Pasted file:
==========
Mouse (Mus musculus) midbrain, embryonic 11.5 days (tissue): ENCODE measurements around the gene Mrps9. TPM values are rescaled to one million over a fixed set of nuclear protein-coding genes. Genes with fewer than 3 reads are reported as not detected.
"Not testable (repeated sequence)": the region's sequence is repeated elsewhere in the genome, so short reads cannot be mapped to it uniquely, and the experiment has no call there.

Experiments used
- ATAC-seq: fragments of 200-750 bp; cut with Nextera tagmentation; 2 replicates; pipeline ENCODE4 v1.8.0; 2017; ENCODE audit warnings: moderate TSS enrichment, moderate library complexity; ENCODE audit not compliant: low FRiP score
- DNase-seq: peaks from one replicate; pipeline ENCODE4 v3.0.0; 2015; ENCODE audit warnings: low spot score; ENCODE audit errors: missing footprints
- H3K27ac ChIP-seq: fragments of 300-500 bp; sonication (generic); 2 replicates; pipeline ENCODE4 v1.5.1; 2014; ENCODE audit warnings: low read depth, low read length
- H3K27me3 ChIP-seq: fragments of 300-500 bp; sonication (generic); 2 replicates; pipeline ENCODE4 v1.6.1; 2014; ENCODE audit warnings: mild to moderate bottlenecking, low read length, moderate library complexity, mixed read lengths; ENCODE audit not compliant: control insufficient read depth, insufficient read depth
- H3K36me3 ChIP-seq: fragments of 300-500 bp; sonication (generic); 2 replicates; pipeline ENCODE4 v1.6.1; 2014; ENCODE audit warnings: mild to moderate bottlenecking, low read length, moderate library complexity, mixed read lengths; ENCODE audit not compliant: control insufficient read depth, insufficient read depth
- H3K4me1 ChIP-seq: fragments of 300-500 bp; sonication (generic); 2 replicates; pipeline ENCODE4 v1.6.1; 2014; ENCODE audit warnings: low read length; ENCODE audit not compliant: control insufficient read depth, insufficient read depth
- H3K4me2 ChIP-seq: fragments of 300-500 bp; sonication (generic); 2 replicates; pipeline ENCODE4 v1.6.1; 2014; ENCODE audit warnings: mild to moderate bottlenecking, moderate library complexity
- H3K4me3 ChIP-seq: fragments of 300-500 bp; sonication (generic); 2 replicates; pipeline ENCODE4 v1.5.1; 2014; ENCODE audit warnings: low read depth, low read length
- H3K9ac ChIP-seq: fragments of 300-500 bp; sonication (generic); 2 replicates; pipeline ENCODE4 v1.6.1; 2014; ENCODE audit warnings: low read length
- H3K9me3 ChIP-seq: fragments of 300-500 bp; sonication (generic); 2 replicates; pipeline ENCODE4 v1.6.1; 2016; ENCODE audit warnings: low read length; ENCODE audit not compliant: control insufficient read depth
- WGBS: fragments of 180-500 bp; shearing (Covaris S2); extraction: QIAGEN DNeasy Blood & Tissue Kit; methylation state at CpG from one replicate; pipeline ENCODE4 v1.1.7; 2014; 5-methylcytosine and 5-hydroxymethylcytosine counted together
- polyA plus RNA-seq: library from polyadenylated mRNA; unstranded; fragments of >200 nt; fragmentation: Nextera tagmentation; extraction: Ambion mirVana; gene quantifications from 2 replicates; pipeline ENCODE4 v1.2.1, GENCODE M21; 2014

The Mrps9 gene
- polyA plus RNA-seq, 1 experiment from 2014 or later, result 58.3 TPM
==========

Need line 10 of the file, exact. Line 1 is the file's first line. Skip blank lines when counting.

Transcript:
- H3K4me2 ChIP-seq: fragments of 300-500 bp; sonication (generic); 2 replicates; pipeline ENCODE4 v1.6.1; 2014; ENCODE audit warnings: mild to moderate bottlenecking, moderate library complexity